2 Lessons Learned From My Selfie Obsession


That one time I was an unpaid intern at Santa's artisanal workshop for classic menswear


That one time I ran off to class at a New England prep school


That one time I watched the season premiere of the walking dead


That one time I was on the fence


That one time I couldn't make up my mind


That one time I got lost on the way to Whole Foods

For the past two and a half years, I have been posting a series of surreal animated selfies to my instagram account, accompanied by an overly contrived caption. When working on a long-term project with a very specific focus, there are so many interesting ideas about art theory and the creative process that you start being aware of. The first is from an interview with the painter Chuck Close, who believes that the more you work the more you find inspiration. His theory is that waiting for inspiration is not as effective as doing manual work like painting, because your mind begins to come up with ideas through your sub-conscious. I think this is true however even more relevant in a long-term creative project like this is the notion that you become inspired creatively by your own style. In other words, you are expanding on ideas that you already came up with yourself and by being influenced by yourself is the best way to be as original as possible. I think this is the more abstract conclusion of Chuck Close's argument and a much more important element to finding your own distinctive style.

The second element of creative art theory that I kept coming back to in this project was an idea from the performance artist Matthew Barney's idea. In his "Drawing Restraint" series he hypothesized that the more specific and the more restrictions you place on yourself and on your work the stronger the creative direction will be as a result. If there are no artificial restrictions placed on your project there is no tension for the creative to push up against. In other words, your creativity is not being deepened or challenged without a very specific set of parameters and confines to work within. In my case, the format was a series of animated GIF selfies always with myself, in a variety of circumstances, and always accompanied by a caption that begins with "That one time...". With these very narrow constraints, I it forces the series to delve deeper and deeper and keep pushing the boundaries and scenarios that I can come up with.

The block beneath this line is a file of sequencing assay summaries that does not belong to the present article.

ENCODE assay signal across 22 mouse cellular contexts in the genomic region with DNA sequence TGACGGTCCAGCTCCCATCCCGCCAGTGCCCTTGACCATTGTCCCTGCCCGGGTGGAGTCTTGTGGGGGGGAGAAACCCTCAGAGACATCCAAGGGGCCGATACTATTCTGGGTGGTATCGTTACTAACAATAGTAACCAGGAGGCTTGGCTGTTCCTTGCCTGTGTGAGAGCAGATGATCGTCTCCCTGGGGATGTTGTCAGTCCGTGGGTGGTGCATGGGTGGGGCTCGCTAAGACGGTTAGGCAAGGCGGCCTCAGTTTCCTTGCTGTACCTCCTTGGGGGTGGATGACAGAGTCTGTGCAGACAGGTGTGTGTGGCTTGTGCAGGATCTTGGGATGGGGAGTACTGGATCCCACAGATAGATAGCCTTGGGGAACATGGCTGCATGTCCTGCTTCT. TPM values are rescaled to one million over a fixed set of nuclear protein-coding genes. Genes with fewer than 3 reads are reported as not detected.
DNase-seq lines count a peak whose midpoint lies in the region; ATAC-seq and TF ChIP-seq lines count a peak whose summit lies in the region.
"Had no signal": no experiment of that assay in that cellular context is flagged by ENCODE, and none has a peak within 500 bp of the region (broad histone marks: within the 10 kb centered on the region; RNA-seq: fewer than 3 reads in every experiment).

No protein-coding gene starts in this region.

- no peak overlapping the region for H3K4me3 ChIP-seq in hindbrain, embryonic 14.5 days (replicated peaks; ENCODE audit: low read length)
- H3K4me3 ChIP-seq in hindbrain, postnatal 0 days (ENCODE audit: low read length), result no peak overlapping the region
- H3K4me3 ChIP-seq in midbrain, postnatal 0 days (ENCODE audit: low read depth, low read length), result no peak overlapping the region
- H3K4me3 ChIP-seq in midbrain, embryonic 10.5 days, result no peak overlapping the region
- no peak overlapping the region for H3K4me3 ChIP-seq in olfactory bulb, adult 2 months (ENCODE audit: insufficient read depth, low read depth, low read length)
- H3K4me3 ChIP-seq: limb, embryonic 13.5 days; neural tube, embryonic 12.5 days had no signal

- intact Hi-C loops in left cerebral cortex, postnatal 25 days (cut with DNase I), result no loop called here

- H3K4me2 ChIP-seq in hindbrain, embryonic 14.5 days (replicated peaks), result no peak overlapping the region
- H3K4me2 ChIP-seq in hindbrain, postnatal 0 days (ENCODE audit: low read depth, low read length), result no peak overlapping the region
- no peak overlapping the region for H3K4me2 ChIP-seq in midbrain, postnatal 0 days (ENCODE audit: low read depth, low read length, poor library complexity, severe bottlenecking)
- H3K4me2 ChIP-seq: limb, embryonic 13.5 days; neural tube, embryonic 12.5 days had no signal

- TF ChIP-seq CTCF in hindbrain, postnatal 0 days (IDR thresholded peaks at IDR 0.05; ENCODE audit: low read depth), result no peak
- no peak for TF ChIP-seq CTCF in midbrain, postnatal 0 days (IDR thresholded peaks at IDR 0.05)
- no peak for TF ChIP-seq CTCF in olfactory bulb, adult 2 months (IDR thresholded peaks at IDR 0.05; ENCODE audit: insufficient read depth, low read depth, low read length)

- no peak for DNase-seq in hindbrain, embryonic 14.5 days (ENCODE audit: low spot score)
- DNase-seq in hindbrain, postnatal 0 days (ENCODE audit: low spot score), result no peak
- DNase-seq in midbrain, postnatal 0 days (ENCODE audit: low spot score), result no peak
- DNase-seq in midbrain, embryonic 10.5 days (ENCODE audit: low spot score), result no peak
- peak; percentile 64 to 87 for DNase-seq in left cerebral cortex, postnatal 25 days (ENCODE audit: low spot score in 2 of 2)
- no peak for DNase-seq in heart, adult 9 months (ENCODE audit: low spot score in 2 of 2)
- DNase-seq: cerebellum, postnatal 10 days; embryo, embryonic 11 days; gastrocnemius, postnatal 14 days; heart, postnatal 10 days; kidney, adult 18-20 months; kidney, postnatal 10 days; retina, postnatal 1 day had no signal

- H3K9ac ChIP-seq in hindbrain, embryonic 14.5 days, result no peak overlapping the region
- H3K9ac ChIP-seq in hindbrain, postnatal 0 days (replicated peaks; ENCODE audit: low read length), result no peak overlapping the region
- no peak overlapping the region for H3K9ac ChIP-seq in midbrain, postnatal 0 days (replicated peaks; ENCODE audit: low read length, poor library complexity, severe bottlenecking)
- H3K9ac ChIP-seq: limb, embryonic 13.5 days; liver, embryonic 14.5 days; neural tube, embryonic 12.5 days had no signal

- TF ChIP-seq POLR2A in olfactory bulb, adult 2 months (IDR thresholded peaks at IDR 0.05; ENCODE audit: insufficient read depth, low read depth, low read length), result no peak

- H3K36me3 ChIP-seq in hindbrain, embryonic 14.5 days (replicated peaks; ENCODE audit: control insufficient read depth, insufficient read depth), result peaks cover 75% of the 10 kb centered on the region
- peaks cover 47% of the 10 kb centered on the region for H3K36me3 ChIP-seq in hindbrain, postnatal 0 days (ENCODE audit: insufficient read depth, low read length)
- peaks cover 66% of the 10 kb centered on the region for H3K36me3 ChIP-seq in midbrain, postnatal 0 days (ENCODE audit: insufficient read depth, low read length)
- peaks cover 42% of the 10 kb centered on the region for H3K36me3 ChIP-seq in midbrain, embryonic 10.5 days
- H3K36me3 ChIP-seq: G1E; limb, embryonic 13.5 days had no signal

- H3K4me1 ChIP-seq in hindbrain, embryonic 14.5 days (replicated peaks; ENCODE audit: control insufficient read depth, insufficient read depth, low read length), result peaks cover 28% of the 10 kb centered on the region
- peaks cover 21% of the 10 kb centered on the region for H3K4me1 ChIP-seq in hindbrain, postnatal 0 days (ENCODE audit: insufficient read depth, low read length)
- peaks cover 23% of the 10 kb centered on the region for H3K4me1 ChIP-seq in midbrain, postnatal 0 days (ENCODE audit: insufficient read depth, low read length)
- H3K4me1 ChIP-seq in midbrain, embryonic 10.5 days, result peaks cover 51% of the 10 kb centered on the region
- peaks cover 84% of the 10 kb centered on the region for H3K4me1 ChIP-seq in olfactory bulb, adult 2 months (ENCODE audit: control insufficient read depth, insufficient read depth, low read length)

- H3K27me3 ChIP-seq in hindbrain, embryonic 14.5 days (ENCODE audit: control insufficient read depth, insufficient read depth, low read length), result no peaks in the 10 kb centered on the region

These are the two main lessons I learned over the past two and a half years of taking selfies. As a result these constraints, I was able to keep coming up with more and more outlandish scenes, keep, creating all these characters, and developing the worlds they lived in. Although I work as a commercial director and photographer, creating ad campaigns for fashion brands in New York and Europe, the selfie series is something that I keep coming back to during my travels, because after all, a selfie a day keeps the doctor away !

About the author: @mikemellia

Featured on Instagram's Mens Style Channel (with over 200,000 views), the everyday has never looked so whimsical. Mike Mellia's Instagram selfie series has also been the inspiration for many of the commercial works he has filmed for brands including The GAP, Swarovski, Hearst, Intel, Pierre et Vacances, BETC Paris and more in New York, France, and Italy.